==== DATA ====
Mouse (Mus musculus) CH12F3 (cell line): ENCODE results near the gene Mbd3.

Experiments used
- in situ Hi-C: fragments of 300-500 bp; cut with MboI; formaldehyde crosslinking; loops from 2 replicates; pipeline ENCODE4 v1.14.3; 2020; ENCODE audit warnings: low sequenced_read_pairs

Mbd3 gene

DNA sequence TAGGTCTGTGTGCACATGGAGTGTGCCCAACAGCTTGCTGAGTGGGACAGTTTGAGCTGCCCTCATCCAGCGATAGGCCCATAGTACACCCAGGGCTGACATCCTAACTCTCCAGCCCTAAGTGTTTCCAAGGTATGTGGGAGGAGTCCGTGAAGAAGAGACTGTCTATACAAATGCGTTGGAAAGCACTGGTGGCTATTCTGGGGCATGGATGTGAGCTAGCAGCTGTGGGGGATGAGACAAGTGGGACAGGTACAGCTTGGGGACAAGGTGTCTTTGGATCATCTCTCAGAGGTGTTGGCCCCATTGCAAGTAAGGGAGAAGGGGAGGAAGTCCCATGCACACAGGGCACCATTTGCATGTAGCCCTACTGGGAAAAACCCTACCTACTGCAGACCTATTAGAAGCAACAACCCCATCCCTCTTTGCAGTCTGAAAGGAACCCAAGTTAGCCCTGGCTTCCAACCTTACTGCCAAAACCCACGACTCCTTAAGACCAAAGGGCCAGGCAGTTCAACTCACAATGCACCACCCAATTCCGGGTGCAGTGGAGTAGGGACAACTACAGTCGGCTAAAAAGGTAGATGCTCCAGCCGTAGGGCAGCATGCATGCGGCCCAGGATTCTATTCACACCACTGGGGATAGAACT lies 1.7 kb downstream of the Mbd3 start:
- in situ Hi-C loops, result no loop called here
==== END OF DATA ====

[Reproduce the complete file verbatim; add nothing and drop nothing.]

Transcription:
Mouse (Mus musculus) CH12F3 (cell line): ENCODE results near the gene Mbd3.

Experiments used
- in situ Hi-C: fragments of 300-500 bp; cut with MboI; formaldehyde crosslinking; loops from 2 replicates; pipeline ENCODE4 v1.14.3; 2020; ENCODE audit warnings: low sequenced_read_pairs

Mbd3 gene

DNA sequence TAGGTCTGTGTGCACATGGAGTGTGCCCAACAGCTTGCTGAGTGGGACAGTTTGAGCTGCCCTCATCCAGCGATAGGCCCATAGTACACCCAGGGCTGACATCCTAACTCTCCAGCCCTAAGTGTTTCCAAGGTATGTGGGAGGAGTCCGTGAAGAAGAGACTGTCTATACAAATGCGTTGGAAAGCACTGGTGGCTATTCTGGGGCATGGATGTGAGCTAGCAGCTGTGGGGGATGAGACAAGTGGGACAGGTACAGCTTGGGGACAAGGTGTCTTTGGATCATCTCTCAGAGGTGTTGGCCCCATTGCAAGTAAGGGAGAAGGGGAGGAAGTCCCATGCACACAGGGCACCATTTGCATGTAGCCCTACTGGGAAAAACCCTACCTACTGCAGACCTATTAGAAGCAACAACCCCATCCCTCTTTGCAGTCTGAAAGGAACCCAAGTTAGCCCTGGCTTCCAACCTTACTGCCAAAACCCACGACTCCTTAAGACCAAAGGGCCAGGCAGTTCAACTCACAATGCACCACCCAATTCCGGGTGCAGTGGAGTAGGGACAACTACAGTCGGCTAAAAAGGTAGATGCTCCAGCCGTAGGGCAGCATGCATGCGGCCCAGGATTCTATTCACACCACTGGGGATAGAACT lies 1.7 kb downstream of the Mbd3 start:
- in situ Hi-C loops, result no loop called here